a medieval legend about St. Augustine.

 by Benezzo Gozzoli

The more you read St. Augustine’s books, the more you become a fan of his: The Confessions are quite amazing and I can’t wait to read his other works.
On a less canonical note, in that gorgeous 15th century book of saints’  lives by Jacobus de Voragine, called Legenda Aurea or The Golden Legend, an amazing story about St. Augustine is found. Taken from http://www.catholic-forum.com/saints/golden259.htm this book was translated by William Caxton, the first English printer. You may perhaps find the style old-fashioned, but I didnt have the heart to change anything about it.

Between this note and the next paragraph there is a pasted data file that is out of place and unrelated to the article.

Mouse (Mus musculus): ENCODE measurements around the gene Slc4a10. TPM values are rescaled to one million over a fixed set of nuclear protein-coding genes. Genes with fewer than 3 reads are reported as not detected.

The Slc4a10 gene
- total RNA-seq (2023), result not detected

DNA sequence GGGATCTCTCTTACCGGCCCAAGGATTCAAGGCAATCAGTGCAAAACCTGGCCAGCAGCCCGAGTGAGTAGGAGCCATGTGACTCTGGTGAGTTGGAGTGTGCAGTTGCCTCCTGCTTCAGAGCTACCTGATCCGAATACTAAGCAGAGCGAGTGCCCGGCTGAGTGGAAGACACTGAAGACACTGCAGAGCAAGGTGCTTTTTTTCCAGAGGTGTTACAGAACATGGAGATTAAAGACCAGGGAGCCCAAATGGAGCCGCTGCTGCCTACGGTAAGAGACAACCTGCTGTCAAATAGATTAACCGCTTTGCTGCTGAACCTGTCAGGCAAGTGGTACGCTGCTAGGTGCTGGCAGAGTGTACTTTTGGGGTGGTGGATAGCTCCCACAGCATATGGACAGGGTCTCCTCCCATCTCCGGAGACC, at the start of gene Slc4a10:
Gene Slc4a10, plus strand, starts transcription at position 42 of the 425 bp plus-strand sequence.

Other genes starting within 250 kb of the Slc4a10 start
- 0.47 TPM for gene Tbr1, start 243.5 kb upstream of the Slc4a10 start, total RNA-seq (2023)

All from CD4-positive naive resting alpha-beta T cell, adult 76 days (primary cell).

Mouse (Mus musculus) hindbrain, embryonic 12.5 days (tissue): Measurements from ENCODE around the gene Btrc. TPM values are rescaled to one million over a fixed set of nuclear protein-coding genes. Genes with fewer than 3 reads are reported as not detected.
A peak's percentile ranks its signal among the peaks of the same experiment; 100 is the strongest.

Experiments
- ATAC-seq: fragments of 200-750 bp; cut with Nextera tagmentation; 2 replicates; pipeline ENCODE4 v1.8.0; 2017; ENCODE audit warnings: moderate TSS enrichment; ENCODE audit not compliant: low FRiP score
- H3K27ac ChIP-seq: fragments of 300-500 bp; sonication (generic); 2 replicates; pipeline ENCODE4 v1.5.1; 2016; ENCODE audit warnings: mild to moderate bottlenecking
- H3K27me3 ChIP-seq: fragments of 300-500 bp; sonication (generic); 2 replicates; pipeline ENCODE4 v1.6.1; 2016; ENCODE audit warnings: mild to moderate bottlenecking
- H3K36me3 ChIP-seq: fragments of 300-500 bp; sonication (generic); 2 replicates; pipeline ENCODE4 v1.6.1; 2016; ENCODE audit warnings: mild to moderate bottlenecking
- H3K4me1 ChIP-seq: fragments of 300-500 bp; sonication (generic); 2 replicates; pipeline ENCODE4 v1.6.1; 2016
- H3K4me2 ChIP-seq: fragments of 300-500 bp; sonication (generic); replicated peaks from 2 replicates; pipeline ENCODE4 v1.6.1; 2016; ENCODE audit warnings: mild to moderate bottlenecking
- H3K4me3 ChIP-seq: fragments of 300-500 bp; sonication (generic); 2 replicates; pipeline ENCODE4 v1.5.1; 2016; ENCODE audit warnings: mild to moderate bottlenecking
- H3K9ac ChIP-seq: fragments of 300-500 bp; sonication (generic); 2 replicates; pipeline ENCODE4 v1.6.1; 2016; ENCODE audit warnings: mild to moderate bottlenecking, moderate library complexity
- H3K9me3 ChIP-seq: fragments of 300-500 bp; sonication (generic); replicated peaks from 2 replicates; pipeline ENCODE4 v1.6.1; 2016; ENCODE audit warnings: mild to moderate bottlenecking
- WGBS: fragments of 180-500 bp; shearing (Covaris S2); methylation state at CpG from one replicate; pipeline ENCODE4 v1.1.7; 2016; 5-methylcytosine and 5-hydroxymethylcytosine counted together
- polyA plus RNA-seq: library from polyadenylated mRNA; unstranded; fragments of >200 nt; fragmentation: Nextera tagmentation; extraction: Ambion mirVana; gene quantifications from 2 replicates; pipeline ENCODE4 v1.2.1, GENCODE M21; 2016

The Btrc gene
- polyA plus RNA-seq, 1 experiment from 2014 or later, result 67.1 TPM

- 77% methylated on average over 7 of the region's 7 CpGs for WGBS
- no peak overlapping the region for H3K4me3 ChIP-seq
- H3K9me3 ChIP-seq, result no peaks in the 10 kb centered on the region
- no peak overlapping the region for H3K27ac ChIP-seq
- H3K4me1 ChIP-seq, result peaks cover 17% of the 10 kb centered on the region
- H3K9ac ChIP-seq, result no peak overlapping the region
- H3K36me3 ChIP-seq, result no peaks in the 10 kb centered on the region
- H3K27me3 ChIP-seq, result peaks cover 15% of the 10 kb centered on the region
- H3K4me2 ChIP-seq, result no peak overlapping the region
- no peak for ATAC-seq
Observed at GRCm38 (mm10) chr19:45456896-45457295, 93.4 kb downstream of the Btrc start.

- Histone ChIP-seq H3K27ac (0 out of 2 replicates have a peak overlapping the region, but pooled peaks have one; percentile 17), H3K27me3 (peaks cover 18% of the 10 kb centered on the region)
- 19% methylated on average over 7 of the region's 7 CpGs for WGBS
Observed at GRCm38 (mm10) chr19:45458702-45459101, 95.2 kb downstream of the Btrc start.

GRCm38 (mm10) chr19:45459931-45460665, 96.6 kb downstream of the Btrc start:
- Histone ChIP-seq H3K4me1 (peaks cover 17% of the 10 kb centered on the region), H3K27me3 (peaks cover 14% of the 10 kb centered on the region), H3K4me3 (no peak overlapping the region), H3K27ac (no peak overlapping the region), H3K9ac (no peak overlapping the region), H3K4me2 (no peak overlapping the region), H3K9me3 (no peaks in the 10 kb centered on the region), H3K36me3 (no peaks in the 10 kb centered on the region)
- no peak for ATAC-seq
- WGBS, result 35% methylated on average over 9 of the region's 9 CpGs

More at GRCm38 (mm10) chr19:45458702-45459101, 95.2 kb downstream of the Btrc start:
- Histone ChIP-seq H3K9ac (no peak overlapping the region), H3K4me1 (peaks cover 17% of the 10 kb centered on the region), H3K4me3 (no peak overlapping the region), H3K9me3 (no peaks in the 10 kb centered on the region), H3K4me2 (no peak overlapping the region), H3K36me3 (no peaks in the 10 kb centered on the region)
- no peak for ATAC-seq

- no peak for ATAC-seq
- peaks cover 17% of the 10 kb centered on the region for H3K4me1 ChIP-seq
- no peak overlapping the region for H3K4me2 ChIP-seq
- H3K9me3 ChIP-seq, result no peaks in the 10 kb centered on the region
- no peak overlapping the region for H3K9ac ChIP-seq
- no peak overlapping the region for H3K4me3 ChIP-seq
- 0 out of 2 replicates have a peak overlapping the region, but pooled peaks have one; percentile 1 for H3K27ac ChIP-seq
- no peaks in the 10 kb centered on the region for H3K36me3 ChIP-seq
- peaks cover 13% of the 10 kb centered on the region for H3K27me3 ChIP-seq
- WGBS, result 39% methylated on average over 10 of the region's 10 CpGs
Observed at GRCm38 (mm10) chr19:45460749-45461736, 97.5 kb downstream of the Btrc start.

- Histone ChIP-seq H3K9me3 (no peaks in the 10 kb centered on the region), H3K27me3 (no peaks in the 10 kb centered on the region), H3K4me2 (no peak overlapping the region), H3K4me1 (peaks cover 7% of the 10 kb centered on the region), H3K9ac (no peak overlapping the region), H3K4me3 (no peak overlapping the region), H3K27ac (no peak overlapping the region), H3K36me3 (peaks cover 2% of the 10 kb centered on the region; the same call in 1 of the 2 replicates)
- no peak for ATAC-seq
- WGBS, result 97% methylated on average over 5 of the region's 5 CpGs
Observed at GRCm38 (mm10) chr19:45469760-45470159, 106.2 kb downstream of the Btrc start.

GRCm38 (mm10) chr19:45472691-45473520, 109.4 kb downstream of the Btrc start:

Many other miracles hath God showed by his life, and also after his death, which were overlong to write in this book, for they would, I suppose, contain a book as much as all this and more, but among other corrections, I will set herein one miracle, which I have seen painted on an altar of Saint Austin at the black frirs at Antwerp, howbeit I find it not in the legend, mine exemplar, neither in English, French, ne in Latin. It was so that this glorious doctor made and compiled many volumes, as afore is said, among whom he made a book of the Trinity, in which he studied and mused sore in his mind, so far forth that on a time as he went by tbe sea-side in Africa, studying on theTrinity, he found by the sea-side a little child which had made a little pit in the sand, and in his hand a little spoon. And with the spoon he took out water of the large sea and poured it into the pit. And when Saint Augustin beheld him he marvelled, and demanded him what he did. And he answered and said: I will lade out and bring all this water of the sea into this pit. What? said he, it is impossible, how may it be done, sith the sea is so great and large, and thy pit and spoon so little? Yes, forsooth, said he, I shall lightlier and sooner draw all the water of the sea and bring it into this pit than thou shalt bring the mystery of the Trinity and his divinity into thy little understanding as to the regard thereof; for the mystery of the Trinity is greater and larger to the comparison of thy wit and brain than is this great sea unto this little pit. And therewith the child vanished away. Then here may every man take ensample that no man, and especially simple lettered men, ne unlearned, presume to intermit ne to muse on high things of the godhead, farther than we be informed by our faith, for our only faith shall suffice us.

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